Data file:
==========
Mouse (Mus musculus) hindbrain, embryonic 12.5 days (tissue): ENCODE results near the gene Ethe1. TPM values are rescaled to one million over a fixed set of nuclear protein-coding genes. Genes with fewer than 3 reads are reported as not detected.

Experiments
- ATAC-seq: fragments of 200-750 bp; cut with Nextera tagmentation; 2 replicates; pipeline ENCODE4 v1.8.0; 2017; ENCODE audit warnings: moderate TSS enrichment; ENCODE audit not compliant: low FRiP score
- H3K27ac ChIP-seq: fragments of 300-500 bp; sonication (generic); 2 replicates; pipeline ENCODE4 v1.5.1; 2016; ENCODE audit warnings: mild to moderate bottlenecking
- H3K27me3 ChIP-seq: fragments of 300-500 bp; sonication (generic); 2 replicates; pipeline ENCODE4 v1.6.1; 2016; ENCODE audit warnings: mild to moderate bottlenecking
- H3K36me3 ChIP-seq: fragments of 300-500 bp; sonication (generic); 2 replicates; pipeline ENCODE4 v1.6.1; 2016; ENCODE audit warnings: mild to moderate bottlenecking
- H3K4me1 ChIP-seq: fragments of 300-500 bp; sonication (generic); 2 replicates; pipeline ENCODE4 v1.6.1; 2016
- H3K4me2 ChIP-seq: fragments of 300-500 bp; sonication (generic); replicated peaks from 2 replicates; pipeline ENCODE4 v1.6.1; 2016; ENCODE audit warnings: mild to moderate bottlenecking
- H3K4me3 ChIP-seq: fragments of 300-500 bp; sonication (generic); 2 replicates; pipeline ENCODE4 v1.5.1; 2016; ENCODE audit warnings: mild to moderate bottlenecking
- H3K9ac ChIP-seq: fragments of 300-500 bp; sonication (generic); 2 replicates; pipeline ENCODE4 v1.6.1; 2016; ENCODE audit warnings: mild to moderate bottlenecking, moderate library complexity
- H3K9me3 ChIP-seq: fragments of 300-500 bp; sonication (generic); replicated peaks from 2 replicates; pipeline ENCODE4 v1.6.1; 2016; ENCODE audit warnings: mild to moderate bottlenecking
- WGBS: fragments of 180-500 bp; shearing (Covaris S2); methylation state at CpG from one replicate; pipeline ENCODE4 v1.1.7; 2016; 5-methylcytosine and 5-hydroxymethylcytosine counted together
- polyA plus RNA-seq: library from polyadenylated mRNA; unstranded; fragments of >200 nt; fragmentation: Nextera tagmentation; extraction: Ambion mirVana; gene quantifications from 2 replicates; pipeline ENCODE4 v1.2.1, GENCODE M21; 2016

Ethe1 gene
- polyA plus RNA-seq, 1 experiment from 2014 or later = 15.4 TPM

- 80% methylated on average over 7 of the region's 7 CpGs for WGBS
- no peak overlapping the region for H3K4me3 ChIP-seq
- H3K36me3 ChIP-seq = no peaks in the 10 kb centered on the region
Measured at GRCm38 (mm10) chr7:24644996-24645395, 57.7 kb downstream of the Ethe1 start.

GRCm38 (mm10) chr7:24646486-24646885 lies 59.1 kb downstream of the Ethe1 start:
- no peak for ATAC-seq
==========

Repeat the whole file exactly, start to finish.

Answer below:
Mouse (Mus musculus) hindbrain, embryonic 12.5 days (tissue): ENCODE results near the gene Ethe1. TPM values are rescaled to one million over a fixed set of nuclear protein-coding genes. Genes with fewer than 3 reads are reported as not detected.

Experiments
- ATAC-seq: fragments of 200-750 bp; cut with Nextera tagmentation; 2 replicates; pipeline ENCODE4 v1.8.0; 2017; ENCODE audit warnings: moderate TSS enrichment; ENCODE audit not compliant: low FRiP score
- H3K27ac ChIP-seq: fragments of 300-500 bp; sonication (generic); 2 replicates; pipeline ENCODE4 v1.5.1; 2016; ENCODE audit warnings: mild to moderate bottlenecking
- H3K27me3 ChIP-seq: fragments of 300-500 bp; sonication (generic); 2 replicates; pipeline ENCODE4 v1.6.1; 2016; ENCODE audit warnings: mild to moderate bottlenecking
- H3K36me3 ChIP-seq: fragments of 300-500 bp; sonication (generic); 2 replicates; pipeline ENCODE4 v1.6.1; 2016; ENCODE audit warnings: mild to moderate bottlenecking
- H3K4me1 ChIP-seq: fragments of 300-500 bp; sonication (generic); 2 replicates; pipeline ENCODE4 v1.6.1; 2016
- H3K4me2 ChIP-seq: fragments of 300-500 bp; sonication (generic); replicated peaks from 2 replicates; pipeline ENCODE4 v1.6.1; 2016; ENCODE audit warnings: mild to moderate bottlenecking
- H3K4me3 ChIP-seq: fragments of 300-500 bp; sonication (generic); 2 replicates; pipeline ENCODE4 v1.5.1; 2016; ENCODE audit warnings: mild to moderate bottlenecking
- H3K9ac ChIP-seq: fragments of 300-500 bp; sonication (generic); 2 replicates; pipeline ENCODE4 v1.6.1; 2016; ENCODE audit warnings: mild to moderate bottlenecking, moderate library complexity
- H3K9me3 ChIP-seq: fragments of 300-500 bp; sonication (generic); replicated peaks from 2 replicates; pipeline ENCODE4 v1.6.1; 2016; ENCODE audit warnings: mild to moderate bottlenecking
- WGBS: fragments of 180-500 bp; shearing (Covaris S2); methylation state at CpG from one replicate; pipeline ENCODE4 v1.1.7; 2016; 5-methylcytosine and 5-hydroxymethylcytosine counted together
- polyA plus RNA-seq: library from polyadenylated mRNA; unstranded; fragments of >200 nt; fragmentation: Nextera tagmentation; extraction: Ambion mirVana; gene quantifications from 2 replicates; pipeline ENCODE4 v1.2.1, GENCODE M21; 2016

Ethe1 gene
- polyA plus RNA-seq, 1 experiment from 2014 or later = 15.4 TPM

- 80% methylated on average over 7 of the region's 7 CpGs for WGBS
- no peak overlapping the region for H3K4me3 ChIP-seq
- H3K36me3 ChIP-seq = no peaks in the 10 kb centered on the region
Measured at GRCm38 (mm10) chr7:24644996-24645395, 57.7 kb downstream of the Ethe1 start.

GRCm38 (mm10) chr7:24646486-24646885 lies 59.1 kb downstream of the Ethe1 start:
- no peak for ATAC-seq